THIS. IS. A. MUST. It’s one thing to discuss all of the plans for the shoot, but before you get too caught up in details, the photographer should always obtain permission from the venue. Chances are the business would welcome you to shoot, but you should always make it standard procedure to obtain permission first. You don’t want to be the photographer who didn’t ask permission and gets turned away…Now you’ll have to improvise with a model who may not be so happy with you.
Avoid this situation altogether by always asking for permission in advance. For example:
Hi, my name is ______ and I am a photographer with ______ agency. I am currently in the process of planning a shoot with one of our models. We are interested in shooting at [insert venue here] which will play well into the creative vibe we are looking to achieve. Ideally, we would like to shoot on [insert day] between the hours of __ and __ but we are flexible and would gladly work around any potential events or conflicts. We do not anticipate the shoot to exceed __ hour(s). As a gratitude to you, we plan to post our work on [insert digital platforms here] and tag [name of business/venue] to bring more exposure to [insert business/venue].
We genuinely look forward to hearing from you.
[Your name/Photography Business name & contact info]
6. Photographer Photo Release & Understanding the Terms of the Photo
Once again—if you are a model without an agent—you will need to make sure that you are aware of what terms you are agreeing to with the usage of the photos. Trade for Prints (TFPs) can have specific or varying degrees of what you are permitted to do with the photo(s) after receiving them from the photographer. If no monetary compensation is being exchanged and you do not own the photo, (i.e. TFP) make sure you understand what you can and cannot do with the photo.
For example, if you are a model that shoots for trade-only, then photographer will most likely not permit their art to be tweaked or messed with in any way. That means no presets, no filters. (Yes, that also means on Instagram and other social media!!) When you agree to the trade shoot, make sure that you are also agreeing to the photographer’s terms of the photo to avoid getting fined for breaching the terms of the contract. These terms can be negotiated by yourself or by your agent (on your behalf). Contact your agent if you have any questions!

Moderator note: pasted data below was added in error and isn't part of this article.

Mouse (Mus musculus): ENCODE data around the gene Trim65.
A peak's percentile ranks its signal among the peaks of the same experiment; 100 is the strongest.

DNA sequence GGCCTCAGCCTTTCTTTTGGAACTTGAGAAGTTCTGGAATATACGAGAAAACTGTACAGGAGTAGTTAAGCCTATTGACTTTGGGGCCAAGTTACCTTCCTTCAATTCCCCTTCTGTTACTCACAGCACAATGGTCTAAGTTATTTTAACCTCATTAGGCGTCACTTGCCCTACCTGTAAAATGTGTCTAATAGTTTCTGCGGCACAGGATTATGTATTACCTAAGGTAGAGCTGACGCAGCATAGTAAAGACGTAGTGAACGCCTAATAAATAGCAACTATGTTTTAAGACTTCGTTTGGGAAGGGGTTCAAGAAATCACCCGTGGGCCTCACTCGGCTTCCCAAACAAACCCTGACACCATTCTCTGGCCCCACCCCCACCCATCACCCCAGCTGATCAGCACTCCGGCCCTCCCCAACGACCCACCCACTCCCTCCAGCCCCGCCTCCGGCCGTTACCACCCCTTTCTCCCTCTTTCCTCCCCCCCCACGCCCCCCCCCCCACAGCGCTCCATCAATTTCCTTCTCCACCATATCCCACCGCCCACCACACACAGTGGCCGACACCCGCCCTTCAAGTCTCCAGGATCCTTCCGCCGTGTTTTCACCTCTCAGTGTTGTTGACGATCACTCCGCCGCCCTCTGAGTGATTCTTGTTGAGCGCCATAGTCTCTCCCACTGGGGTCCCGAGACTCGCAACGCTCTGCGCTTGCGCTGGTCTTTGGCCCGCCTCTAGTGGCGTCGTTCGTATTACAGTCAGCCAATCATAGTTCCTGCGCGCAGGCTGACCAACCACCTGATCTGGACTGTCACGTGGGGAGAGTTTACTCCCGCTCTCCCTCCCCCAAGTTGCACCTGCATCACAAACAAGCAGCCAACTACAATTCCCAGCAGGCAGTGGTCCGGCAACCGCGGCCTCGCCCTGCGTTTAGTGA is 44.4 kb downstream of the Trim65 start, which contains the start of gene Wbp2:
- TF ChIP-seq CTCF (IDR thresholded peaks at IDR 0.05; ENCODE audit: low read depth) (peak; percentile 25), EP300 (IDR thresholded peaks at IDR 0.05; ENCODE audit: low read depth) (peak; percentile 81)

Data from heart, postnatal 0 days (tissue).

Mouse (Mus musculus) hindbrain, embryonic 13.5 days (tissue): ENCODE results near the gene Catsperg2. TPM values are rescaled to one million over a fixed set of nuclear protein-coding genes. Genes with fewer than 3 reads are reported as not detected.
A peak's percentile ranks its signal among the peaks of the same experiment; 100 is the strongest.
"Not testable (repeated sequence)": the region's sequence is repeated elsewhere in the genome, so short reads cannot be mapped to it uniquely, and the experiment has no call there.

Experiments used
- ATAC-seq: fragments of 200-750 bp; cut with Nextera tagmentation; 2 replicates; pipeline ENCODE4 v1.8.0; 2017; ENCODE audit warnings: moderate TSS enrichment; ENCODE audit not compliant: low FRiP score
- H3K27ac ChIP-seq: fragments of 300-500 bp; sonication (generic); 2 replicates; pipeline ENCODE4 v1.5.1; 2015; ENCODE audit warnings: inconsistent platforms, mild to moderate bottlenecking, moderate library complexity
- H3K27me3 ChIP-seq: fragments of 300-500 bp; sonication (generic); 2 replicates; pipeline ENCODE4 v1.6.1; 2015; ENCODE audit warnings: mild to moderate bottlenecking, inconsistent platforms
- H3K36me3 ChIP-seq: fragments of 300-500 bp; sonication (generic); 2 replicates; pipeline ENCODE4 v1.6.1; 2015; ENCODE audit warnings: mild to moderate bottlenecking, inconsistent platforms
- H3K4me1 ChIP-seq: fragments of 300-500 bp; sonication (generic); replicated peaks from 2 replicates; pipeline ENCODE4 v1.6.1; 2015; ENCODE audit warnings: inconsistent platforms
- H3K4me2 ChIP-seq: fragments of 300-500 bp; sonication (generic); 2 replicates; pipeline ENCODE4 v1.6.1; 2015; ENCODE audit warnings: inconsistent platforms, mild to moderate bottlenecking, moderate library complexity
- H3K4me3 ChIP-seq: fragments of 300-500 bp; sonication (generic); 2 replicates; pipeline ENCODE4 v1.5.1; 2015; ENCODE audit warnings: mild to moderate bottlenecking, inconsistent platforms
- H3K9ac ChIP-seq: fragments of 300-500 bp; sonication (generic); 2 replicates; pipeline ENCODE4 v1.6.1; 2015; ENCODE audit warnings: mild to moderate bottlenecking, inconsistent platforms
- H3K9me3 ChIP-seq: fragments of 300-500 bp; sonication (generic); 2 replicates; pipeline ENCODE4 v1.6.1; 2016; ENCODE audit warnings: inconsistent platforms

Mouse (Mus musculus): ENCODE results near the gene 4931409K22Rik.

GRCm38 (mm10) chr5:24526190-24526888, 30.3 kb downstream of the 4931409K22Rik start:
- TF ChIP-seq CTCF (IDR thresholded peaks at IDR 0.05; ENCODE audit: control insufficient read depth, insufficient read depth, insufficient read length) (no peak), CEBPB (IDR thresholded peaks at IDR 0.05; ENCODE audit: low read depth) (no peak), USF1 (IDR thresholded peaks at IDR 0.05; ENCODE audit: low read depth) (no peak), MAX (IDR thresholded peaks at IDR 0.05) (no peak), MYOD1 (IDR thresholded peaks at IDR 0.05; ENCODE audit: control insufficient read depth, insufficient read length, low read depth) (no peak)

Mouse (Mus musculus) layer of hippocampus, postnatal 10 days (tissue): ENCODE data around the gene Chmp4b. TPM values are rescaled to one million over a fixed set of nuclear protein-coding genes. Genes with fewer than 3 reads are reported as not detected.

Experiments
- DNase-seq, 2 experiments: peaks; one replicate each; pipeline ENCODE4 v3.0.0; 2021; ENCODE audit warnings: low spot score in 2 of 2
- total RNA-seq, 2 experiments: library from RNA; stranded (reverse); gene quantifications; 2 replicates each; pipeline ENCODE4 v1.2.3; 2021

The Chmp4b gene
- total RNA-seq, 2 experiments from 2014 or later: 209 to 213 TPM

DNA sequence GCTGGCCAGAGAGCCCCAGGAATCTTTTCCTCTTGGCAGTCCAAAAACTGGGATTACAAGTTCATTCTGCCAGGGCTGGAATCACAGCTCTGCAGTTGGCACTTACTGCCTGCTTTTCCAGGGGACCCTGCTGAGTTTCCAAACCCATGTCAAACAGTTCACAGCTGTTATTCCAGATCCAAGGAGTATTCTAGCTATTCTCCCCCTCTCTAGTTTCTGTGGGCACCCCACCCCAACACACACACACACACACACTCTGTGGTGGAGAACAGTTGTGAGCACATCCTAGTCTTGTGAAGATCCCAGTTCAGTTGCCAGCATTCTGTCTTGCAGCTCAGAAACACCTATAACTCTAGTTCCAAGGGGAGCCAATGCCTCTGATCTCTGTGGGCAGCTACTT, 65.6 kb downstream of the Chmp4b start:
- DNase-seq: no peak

Now let’s say you ARE getting paid to model…
Then guess what? YOU ARE NOT ENTITLED TO A SINGLE PHOTO FROM THE SHOOT. NONE. ZIP. NADA.
DO NOT go pester the photographer to send you the photos. You already got your compensation in cash, and at this point you are not owed anything else. This is known as a “Buy Out”. If the photographer chooses to give you some of the finished photos, it is at their own discretion, at their leisure.
BUT CYNTHIA, I WANT PHOTOS FOR MY BLOG OR SOCIAL MEDIA BUSINESS!!
Great! In that case, hire a fashion photographer. Explain your vision and goal for the shoot. Plan ahead of time so that you know exactly where you would like to shoot and what features you would like to be captured. When you purchase the photos from the photographer, be sure to sign a release that states that the photos are legally your property. (That way, you can edit or tweak them to your heart’s desire!)
Did you find this article helpful? I’d love to hear your thoughts! If you have any questions, let me know in the comments section below. Be sure to read “Photo Shoot Etiquette: Do’s and Don’ts” which will be available on 11/10/18.